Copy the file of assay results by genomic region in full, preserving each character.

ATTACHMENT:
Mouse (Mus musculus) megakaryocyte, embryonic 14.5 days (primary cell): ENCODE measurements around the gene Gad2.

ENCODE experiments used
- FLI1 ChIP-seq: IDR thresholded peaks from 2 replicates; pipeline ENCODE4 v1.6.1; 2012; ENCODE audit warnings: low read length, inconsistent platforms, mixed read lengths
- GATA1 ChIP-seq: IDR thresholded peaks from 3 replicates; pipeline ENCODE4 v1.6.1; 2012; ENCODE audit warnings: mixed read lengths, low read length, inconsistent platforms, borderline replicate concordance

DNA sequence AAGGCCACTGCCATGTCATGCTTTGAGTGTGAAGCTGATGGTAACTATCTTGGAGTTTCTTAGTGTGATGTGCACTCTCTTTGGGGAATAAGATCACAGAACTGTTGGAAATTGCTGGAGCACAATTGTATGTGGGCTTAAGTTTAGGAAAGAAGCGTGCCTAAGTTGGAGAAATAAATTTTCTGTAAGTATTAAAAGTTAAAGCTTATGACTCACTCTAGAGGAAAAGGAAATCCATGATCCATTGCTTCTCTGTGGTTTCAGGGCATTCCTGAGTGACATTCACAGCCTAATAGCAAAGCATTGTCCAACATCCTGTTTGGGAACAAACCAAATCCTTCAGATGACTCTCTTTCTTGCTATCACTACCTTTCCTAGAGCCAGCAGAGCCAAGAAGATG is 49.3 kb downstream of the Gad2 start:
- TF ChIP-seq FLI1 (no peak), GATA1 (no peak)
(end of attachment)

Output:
Mouse (Mus musculus) megakaryocyte, embryonic 14.5 days (primary cell): ENCODE measurements around the gene Gad2.

ENCODE experiments used
- FLI1 ChIP-seq: IDR thresholded peaks from 2 replicates; pipeline ENCODE4 v1.6.1; 2012; ENCODE audit warnings: low read length, inconsistent platforms, mixed read lengths
- GATA1 ChIP-seq: IDR thresholded peaks from 3 replicates; pipeline ENCODE4 v1.6.1; 2012; ENCODE audit warnings: mixed read lengths, low read length, inconsistent platforms, borderline replicate concordance

DNA sequence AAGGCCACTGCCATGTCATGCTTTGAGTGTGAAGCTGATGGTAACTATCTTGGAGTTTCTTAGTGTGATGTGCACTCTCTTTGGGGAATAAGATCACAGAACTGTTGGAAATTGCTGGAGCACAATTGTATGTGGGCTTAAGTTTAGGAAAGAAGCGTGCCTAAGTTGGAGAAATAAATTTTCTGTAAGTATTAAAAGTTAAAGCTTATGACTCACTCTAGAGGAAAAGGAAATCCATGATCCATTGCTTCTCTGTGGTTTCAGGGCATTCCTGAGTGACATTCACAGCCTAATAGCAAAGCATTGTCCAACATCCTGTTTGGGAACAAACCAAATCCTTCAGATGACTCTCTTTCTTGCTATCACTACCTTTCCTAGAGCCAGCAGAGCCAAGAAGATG is 49.3 kb downstream of the Gad2 start:
- TF ChIP-seq FLI1 (no peak), GATA1 (no peak)